This is OK for the bigger buys, but won't fund showrooms for reeds for instance.

But it's our own fault - we put price first, often our decision about supplier is base on price, even saving a few pounds on a thousand pound instrument will swing decide where we buy from.

One recent example from my house - my daughter decided to buy a new phone with her Christmas and Birthday money. She opted to go for a 2-4 week delivery because it saved her a couple of Euros. She could have had it next day from the same supplier. But she'd seen it at the lower price one one of these best deal type web sites and wasn't prepared to pay extra. It looked to me as if the supplier was advertising a lower price there just to get the high position in front of competitors, cos you couldn't find that price going normally into their site.

I remember lecturing on intro to computers courses in the 80s, the job was to show bank managers how computers would change/improve their jobs, and to give them an understanding of what went into programming/system design, so they'd understand better why things were that way. One of the things we talked about, pre-internet, was the move to on-line shopping and the effect it'd have. And now we're seeing as reality what was forcast all those years ago. We're heading towards perfect competition between retailers with all that means.
 

navarro

Senior Member
Messages
863
Hi Being of the age I am ,I remember when record shops where the social hub for all to meet and discuss latest releases etc. Booths with earphones so you could listen before you purchased. But what is gone is gone and the future is obviously the internet.

But, and I pose this question how long before the internet wars begin where droid fights droid for the market share. Will the top dog win and us the consumer left with no choice. Google are already making serious inroads into services and subtly locking us into a no escape situation.

The losers are us, victims of, as suggested in an earlier thread of re-investment policies which favour touch button technology as opposed to human endevour.

Asimov`s `I Robot `is alive and well with no Will Smith to combat it for us. Regards Written from the shelter of my supersterile cocoon. (Harrods Sale} N.
 

MLoosemore

Deluded Senior Member...
Messages
759
Hi Being of the age I am ,I remember when record shops where the social hub for all to meet and discuss latest releases etc. Booths with earphones so you could listen before you purchased. But what is gone is gone and the future is obviously the internet. ...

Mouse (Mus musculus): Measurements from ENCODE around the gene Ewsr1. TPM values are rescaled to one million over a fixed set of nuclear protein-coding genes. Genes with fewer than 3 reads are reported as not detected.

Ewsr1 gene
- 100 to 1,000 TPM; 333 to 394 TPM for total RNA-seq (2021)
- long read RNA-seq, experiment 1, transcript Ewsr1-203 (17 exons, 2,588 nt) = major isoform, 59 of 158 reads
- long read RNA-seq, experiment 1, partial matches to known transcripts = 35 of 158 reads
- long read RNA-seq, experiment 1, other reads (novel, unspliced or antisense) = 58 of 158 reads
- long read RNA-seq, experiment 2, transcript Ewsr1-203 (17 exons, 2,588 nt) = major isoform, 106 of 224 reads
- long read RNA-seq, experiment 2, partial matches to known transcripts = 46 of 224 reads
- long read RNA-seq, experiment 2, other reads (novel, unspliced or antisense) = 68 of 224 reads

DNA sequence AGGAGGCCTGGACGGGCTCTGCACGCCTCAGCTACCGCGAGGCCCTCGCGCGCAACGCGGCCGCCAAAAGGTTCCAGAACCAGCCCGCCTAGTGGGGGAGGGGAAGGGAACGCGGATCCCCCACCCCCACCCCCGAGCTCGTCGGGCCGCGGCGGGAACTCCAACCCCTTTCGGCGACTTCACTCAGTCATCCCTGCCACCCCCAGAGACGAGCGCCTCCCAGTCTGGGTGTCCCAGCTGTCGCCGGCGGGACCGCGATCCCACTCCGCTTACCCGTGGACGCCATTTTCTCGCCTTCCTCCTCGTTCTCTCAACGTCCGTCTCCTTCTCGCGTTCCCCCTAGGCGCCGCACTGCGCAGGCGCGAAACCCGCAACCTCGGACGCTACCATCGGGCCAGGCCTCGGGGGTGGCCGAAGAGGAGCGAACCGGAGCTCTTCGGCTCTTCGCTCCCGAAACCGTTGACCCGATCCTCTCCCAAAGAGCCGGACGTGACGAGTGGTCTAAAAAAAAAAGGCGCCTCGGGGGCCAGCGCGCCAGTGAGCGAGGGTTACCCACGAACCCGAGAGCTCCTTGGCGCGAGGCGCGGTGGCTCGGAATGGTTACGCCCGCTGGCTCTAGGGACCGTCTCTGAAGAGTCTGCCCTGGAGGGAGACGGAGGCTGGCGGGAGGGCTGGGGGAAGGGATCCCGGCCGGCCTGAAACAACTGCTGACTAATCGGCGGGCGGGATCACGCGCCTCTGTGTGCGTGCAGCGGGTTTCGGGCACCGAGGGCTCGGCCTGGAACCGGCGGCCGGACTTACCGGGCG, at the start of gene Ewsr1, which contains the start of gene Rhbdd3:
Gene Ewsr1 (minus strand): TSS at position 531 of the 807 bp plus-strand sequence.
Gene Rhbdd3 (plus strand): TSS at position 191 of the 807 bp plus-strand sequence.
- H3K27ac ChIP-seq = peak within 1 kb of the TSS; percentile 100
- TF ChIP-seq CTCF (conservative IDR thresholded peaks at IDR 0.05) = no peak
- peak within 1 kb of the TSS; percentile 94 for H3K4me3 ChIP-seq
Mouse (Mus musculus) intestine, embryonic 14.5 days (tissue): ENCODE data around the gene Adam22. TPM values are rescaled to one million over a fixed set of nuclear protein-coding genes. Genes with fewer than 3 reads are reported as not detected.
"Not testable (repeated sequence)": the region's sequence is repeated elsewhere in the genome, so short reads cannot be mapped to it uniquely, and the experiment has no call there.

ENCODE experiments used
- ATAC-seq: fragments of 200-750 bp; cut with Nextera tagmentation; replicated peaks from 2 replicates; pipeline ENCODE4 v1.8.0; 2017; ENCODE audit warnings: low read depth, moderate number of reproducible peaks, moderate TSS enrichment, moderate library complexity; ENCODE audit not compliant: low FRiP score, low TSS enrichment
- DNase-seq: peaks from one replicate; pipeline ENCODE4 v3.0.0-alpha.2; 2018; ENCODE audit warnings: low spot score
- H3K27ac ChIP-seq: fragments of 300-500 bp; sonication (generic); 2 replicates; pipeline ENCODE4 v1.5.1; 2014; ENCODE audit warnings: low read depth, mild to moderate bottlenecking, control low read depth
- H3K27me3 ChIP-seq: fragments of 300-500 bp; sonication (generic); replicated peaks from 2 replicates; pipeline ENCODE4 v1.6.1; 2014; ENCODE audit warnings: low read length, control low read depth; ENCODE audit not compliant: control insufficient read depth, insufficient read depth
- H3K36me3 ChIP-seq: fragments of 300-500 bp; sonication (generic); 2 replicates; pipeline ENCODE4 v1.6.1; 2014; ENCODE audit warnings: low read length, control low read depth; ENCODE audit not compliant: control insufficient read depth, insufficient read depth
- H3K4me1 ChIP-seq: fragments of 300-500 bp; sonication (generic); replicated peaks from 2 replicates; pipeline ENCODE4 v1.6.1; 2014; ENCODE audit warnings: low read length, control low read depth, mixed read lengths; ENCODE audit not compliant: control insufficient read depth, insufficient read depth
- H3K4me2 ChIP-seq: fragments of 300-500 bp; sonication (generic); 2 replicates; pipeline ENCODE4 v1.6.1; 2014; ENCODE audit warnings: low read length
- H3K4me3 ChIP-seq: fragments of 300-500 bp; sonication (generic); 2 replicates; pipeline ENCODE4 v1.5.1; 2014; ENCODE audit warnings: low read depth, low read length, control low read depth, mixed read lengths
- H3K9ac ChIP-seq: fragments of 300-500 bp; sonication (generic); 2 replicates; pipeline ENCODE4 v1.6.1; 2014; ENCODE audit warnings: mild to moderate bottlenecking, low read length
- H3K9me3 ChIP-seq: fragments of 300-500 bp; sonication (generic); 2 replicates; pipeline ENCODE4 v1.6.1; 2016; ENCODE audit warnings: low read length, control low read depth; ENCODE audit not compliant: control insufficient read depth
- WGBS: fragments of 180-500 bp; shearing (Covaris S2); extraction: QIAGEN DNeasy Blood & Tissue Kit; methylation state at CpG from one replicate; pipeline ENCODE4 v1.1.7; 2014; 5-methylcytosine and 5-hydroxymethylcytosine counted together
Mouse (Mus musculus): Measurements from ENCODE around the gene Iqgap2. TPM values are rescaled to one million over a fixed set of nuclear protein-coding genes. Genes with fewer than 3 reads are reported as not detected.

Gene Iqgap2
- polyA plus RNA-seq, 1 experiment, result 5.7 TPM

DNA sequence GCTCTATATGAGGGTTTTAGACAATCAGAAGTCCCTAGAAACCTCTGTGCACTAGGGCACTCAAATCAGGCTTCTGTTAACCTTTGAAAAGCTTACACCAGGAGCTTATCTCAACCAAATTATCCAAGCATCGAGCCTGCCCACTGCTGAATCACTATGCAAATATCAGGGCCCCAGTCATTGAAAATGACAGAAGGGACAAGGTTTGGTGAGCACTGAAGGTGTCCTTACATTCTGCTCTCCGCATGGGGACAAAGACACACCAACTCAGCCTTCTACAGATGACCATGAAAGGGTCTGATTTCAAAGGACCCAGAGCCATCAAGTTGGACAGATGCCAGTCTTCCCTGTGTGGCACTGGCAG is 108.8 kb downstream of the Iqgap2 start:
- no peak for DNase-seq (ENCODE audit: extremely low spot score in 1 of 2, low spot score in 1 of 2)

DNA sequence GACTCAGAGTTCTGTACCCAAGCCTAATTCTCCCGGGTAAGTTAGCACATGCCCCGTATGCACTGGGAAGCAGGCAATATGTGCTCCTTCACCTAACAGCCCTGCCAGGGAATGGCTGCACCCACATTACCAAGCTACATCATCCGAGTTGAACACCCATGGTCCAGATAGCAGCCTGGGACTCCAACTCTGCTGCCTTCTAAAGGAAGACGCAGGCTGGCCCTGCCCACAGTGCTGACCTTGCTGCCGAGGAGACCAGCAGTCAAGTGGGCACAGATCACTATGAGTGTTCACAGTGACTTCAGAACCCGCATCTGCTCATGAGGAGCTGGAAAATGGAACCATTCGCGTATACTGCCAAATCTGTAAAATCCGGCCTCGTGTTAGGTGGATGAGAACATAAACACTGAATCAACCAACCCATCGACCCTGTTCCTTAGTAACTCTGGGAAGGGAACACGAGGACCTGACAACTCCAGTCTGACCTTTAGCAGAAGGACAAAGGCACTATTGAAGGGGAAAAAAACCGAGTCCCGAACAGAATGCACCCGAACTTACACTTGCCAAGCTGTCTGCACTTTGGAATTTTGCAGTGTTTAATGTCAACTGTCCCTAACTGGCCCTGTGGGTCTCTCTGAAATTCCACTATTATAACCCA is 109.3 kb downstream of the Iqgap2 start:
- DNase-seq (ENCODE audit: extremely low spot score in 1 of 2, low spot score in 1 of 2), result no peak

Ah those were the days before the scene got corrupted by HMV, Virgin and other megastores... :)

I remember going into my local shop in Dorset looking for a Ruby Murray song and being told they didn't have it on 45 but would I like to take it on a 10 inch 78..... Of course I did
 
Messages
509
Dammit my son gave me a voucher for Christmas guess thats gone down the swanee
But more seriously,more poor beggers joining the dole
 

aldevis

Surrealist Contributor.
Cafe Moderator
Messages
12,125
This is a very delicate subject for me.

Since I moved to the UK I worked for Virgin/Zavvi (Jazz department, Oxford street) and HMV, both Oxford street branches (Jazz and classical).

I went through Zavvi's administration and left HMV sinking boat less than one year ago.

A big hug for my ex colleagues.

My deep disrespect for managers.

I have been planning to write some sort of analysis of the possible reasons of such a shameful management of the whole industry, the lies they tell (blaming digital download is one of them) the stupidity of their choices (i.e. the brilliant idea of starting to sell clothes).
Think about it: the whole back catalog costs almost nothing, printing a CD costs almost nothing, hiring competent sales assistants costs almost nothing.... and they managed to go busted.

I will accept suggestion about the best way/place/form to write my useless thoughts, but please keep in mind that English is not my first language.
 
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dubrosa22

Senior Member
Messages
413
I'm saddened by the worldwide demise of retail but gladdened in my heart by the rekindled reemergence of speciality stores.

For every HMV, Sanity, VirginMegastore, and what not that closes down in Sydney, Melbourne - and hopefully elsewhere - the small independent jazz record shops and secondhand shops still survive.
Okay, 95% of these were systematically wiped out over the past 25 years but ones that have survived are actually staying afloat. They're not in the high street but down a laneway or in a basement or 4 floors up but they live! :)

Good music, films and books are still valued and enough people - at least in major cities - like to browse physical stores that specialise in them and have staff who actually have knowledge about their stock and can recommend things. Now if only younger people realised/experienced this and if only smaller cities, towns and villages could once again support these stores too we'd have a resurrection :)

Online shopping is cheaper, easier and sometimes faster but people still like to take a walk during their lunch break and browse/buy or when visiting a city check out a cool music store (that is if they can find it!).

There's always a place in big cities for speciality retail. The problem is what happens when the majority of music labels go all digital and cease CD production? It may not happen until a profitable non-invasive DRM system is worked out (between iTunes and Google something will come out) but it will happen.

It's hard to be a physical record shop without physical product!


Sent from my Xperia
 

dubrosa22

Senior Member
Messages
413
Sound quality on SACD, DVD-Audio, XRCD, SMH-CD is far superior.
I have many SACD and DVD-Audio discs but the market for them is tiny. And everyday CDs market is drying up too - the racks are getting smaller at the large chains (that are still running).


Sent from my Xperia